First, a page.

New Release: 'Ted' – A boy and his teddy bear, 25 years later
Seth MacFarlane mixes the sentimental and the scatological in his foul-mouthed comedy
"Ted" (Universal), the feature film directorial debut of Seth MacFarlane, the cheeky TV animation bad boy creator of "Family Guy" and "American Dad," is a curious meeting of conventional romantic comedy, man-boy slacker tale, and foul-mouthed farce, all built on a "Christmas miracle" fantasy followed to its shaggy, frayed end.
Simply put, a lonely boy wishes his stuffed teddy bear to life to be his best friend forever. But 25 years later, lonely boy John is a big kid in Mark Wahlberg's body and Ted, the once adorable magic bear, has spiraled into the life of a washed-up celebrity: a bong-huffing, sexually obsessed, filth-spouting couch potato constantly pulling John into their old stasis.
It's a familiar story to modern movies, the child-man underachiever holding on to the toys and distractions of his eternal adolescence (boy and bear both embrace the colorful kitsch pulp movie "Flash Gordon," which plays a central role in the film). He resists the demands to grow up and have an adult relationship, torn between old buddy and unfathomably patient girlfriend (Mila Kunis), who is game in a thankless role.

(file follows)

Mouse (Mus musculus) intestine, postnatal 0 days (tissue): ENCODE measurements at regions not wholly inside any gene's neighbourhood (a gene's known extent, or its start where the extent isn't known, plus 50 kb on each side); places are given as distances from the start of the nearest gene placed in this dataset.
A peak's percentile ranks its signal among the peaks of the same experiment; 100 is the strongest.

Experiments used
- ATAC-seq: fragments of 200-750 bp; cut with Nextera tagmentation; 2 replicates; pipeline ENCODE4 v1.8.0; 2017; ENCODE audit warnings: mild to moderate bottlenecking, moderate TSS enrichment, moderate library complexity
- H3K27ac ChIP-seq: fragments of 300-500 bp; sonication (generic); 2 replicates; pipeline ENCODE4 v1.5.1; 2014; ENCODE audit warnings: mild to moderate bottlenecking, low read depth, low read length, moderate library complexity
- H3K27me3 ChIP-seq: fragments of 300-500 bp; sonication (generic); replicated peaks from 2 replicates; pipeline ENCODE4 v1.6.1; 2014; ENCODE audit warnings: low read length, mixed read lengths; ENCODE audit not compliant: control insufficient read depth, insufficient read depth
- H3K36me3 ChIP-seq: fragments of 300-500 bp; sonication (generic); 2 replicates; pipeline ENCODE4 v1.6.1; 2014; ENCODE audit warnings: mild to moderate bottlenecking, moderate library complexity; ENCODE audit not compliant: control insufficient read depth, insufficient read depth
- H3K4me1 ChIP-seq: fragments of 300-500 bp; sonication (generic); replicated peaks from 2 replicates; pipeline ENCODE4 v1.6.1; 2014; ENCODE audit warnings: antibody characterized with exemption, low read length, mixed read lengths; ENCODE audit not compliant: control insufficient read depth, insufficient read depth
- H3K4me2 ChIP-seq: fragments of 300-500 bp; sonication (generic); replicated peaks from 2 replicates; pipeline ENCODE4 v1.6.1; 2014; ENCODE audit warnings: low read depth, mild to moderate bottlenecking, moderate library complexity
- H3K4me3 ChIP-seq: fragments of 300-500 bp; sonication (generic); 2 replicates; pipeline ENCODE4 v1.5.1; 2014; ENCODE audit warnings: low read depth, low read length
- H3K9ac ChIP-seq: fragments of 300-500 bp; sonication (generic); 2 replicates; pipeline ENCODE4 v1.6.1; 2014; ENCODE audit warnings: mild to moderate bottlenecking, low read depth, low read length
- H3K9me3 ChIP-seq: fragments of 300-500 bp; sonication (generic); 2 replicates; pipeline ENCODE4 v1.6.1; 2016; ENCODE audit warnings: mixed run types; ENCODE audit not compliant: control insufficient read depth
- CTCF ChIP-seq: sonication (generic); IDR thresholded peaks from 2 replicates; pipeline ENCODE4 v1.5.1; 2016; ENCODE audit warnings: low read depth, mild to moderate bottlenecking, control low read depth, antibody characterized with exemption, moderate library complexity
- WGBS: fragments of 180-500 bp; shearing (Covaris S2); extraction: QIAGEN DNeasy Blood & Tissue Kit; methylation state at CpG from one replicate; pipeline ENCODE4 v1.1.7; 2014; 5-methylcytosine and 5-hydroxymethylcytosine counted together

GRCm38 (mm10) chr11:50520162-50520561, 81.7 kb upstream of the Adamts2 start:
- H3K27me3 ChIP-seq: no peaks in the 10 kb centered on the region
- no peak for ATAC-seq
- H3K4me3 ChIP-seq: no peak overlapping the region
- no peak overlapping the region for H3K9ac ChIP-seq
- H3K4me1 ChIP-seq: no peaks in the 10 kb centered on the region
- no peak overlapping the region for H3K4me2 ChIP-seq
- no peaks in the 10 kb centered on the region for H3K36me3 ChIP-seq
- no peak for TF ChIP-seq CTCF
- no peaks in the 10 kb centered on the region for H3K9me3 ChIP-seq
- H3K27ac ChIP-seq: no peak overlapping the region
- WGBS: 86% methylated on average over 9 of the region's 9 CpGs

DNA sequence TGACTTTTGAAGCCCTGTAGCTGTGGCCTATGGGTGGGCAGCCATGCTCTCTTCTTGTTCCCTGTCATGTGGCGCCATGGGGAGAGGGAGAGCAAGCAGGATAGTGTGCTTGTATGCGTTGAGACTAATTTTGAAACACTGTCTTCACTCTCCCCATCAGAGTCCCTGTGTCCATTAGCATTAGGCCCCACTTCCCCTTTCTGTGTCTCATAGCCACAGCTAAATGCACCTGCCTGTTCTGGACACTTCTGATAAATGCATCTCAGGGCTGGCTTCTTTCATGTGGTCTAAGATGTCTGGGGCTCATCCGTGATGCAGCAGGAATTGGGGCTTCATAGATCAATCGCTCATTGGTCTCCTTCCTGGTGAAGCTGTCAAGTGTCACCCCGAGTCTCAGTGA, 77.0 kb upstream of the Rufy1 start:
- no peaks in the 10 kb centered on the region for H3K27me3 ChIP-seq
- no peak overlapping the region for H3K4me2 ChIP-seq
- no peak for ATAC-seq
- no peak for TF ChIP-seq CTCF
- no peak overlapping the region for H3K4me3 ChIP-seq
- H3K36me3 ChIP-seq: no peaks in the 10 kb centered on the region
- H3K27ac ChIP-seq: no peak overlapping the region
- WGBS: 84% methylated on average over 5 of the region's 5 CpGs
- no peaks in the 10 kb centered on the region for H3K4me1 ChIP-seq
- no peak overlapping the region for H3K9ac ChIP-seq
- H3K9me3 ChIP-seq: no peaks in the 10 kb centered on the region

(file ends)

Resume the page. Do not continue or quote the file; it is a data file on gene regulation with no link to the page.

It's not as funny as MacFarlane thinks it is, most of it built on the humor of a walking, talking teddy bear uttering absolutely vulgar things, and McFarlane has no visual invention as a director. He's a writer who points his camera at people who say and do outrageous things. What's surprising, however, is how sentimental and conventional it is under the inappropriate behavior and adolescent humor. Their friendship is genuine and Ted is as loyal and supportive his best buddy for life as can be. He's just not a good influence.
"While "Ted" is not nearly as indiscriminately coruscating as MacFarlane's television creations are -- it does, by the end, go as sappy as pretty much every other wish-fulfillment studio rom-com, albeit in a goofier and perhaps more emotionally perfunctory way -- it does serve up a pretty jaw-dropping array of remarkably crude, nasty and, at times, pretty gut-busting jokes," offers MSN film critic Glenn Kenny, who appreciated the humor more than I did. "… if you like the non-sequitur type pop-culture references that are also part and parcel of the MacFarlane brand, there's much to enjoy here."
Both the Blu-ray and DVD feature the R-rated theatrical version and an extended unrated version that runs seven minutes longer. There's commentary by director and co-writer Seth MacFarlane, joined by co-writer Alec Sulkin and star Mark Wahlberg (who swaps some jokes and ducks out early), the 25-minute "The Making of Ted" with interviews and behind-the-scenes footage, and a gag reel.
The Blu-ray also includes "Teddy Bear Scuffle," a short featurette about shooting the brawl between John and Ted, along with deleted scenes and alternates takes. There's also a bonus DVD, digital copy for portable media players, and UltraViolet digital copy for instant streaming. Also available On Demand.